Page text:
An Anchorage-based Coast Guardsman accused of sexual assault was found not guilty Friday afternoon.
A court-martial panel, made up of five officers and three enlisted Coast Guard members, announced the verdict at about 2 p.m. The verdict was read aloud by the highest ranking officer on the panel after the members had deliberated for 15 hours.
Fireman Roque E. Trevino, 23, was cleared on all three specifications, or charges, leveled against him — two charges of aggravated sexual assault and one charge of abusive sexual contact. He could not be immediately reached for comment.
The military judge who presided over the court-martial, Captain Michael E. Tousley, excused Trevino from the courtroom Friday and thanked the panel members, who act as jurors, for their service.
Tousley then held an hour-long confidential debriefing session with the panel members and attorneys, then another hour-long confidential session with just the attorneys, for critique purposes.
“Fireman Trevino is very happy,” one of Trevino’s attorneys, U.S. Navy Lt. Sarah Dorsett, said in an interview after the session.
“Hopefully he’s able to go on and be successful,” added co-defense counsel U.S. Navy Lt. Michael Hanzel.
The court-martial was convened by Rear Admiral Thomas P. Ostebo, the commander of District 17, which covers all of Alaska. It began Monday with panel member selection and was held on the 7th floor of the Juneau’s federal building where District 17 is headquartered.
Trevino was charged with violating Article 120 of the Uniform Code of Military Justice. Prosecutors alleged Trevino had sexually assaulted a female Coast Guard Petty Officer 3rd Class when she was “substantially incapacitated” by alcohol at a Valdez bar, and later at her apartment, in January 2011.
“I think 15 hours of deliberation shows this wasn’t an easy case in either direction,” said Coast Guard Lt. Luke Petersen, who prosecuted the case alongside Lt. Cmdr. Tamara Wallen.
Wallen said that the fact that alcohol played a big role in the case made it difficult to prosecute to the high standard of “beyond a reasonable doubt.” She noted many of the witnesses had been drinking that night, including the alleged victim who testified she had little recollection of the sexual encounters.
“This case started in a bar,” Wallen. “... That was the most difficult (thing).”
Prosecutors noted that this case was difficult for all of the parties involved. Wallen elaborated that the experience has taken an emotional toll on the woman involved in the case, although Wallen said the woman will continue to serve in the Coast Guard.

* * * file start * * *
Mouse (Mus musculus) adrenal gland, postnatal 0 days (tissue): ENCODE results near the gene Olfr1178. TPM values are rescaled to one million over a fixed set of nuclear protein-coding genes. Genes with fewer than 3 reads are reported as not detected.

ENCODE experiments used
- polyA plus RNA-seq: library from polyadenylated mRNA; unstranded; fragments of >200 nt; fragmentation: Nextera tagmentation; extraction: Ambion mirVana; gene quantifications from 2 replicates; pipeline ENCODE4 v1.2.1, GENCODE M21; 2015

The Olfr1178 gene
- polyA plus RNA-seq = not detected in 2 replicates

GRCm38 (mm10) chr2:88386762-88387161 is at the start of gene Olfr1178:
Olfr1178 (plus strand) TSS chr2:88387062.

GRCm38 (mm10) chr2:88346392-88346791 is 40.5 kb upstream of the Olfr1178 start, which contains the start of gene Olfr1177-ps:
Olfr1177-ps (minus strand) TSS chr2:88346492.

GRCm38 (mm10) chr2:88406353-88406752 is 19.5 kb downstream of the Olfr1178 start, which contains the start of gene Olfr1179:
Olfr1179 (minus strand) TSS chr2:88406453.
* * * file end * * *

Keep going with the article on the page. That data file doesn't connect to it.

Trevino’s mother attended the trial, but declined to give her name or comment on the case, even after it finished. When the verdict was announced, she broke down in tears of relief.
Lt. Stanley Fields, a judge advocate and spokesman for the case, said Trevino would report back to his duty station. Trevino is an E-3 who works in the engineering department for Coast Guard Sector Anchorage.
“He’s going to his unit and going back to his duties,” Fields said.
Trevino could still face administrative action from his commanding officer, Fields said. That could vary from a notice on his official military record to alcohol treatment or training, according to Fields.
Trevino enlisted in the Coast Guard in 2010, Fields said.
In an interview, Wallen and Petersen said even though it wasn’t the outcome they wanted, “It was important for a jury to hear this case.”
Both the defense and prosecution thanked the panel members for their careful deliberations. Panel members seen leaving the room declined to comment, although one of the members, who wished to remain anonymous, did said there was no “smoking gun” in the case.
“There wasn’t a special sound bite, or Hollywood moment,” the member said, adding emotions did not play a role in the decision.
“I think it was a real long careful process,” the member added. “We tried to get everybody’s ideas and thoughts out, and the idea was always to weigh the evidence against the specifications.”
• Contact reporter Emily Russo Miller at 523-2263 or at firstname.lastname@example.org.
Due to the sensitive subject of this article, the commenting feature has been disabled. Thank you for your understanding.